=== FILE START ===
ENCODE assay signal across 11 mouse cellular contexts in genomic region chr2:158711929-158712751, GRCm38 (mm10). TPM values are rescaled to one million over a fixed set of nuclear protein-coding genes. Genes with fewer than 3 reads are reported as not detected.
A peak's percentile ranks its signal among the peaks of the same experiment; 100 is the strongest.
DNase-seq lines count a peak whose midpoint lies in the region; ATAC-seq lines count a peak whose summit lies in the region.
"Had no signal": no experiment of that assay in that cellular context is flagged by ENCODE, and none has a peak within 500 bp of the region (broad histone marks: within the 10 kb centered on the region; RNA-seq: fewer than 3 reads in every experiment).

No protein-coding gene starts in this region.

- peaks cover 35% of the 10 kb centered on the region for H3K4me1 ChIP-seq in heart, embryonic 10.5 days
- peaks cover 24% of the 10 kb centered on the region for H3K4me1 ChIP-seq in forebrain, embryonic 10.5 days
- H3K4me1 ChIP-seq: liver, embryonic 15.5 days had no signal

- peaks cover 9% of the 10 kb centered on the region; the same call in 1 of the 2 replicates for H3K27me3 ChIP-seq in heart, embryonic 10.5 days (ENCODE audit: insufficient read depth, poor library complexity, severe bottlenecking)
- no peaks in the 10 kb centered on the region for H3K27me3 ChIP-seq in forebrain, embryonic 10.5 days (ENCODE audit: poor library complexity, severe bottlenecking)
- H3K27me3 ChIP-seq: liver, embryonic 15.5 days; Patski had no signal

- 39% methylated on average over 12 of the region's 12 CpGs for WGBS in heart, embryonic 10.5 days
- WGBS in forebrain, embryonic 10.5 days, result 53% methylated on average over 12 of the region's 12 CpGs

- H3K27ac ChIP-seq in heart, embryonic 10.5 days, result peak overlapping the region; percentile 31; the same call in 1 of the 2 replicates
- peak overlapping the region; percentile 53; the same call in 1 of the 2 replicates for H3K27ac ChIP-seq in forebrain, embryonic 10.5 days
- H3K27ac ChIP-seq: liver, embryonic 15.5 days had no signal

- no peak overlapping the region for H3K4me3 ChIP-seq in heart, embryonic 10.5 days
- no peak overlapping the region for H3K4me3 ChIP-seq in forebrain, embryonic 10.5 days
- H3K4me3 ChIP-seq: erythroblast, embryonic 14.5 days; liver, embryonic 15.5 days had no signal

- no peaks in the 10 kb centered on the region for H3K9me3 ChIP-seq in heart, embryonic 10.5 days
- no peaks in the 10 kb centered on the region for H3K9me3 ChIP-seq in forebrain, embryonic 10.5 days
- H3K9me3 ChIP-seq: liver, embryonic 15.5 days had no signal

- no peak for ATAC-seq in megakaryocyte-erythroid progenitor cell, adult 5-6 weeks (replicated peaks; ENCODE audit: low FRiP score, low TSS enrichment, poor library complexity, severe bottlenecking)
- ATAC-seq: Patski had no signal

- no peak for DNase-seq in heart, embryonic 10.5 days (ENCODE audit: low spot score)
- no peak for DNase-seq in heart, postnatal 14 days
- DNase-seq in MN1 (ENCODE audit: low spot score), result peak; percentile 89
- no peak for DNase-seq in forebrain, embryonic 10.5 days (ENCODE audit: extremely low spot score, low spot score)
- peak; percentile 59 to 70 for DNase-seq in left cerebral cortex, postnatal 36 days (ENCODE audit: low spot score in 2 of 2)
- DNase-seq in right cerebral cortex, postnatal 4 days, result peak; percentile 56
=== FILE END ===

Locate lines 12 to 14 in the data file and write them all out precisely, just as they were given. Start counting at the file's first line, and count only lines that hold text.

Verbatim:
- 39% methylated on average over 12 of the region's 12 CpGs for WGBS in heart, embryonic 10.5 days
- WGBS in forebrain, embryonic 10.5 days, result 53% methylated on average over 12 of the region's 12 CpGs

- H3K27ac ChIP-seq in heart, embryonic 10.5 days, result peak overlapping the region; percentile 31; the same call in 1 of the 2 replicates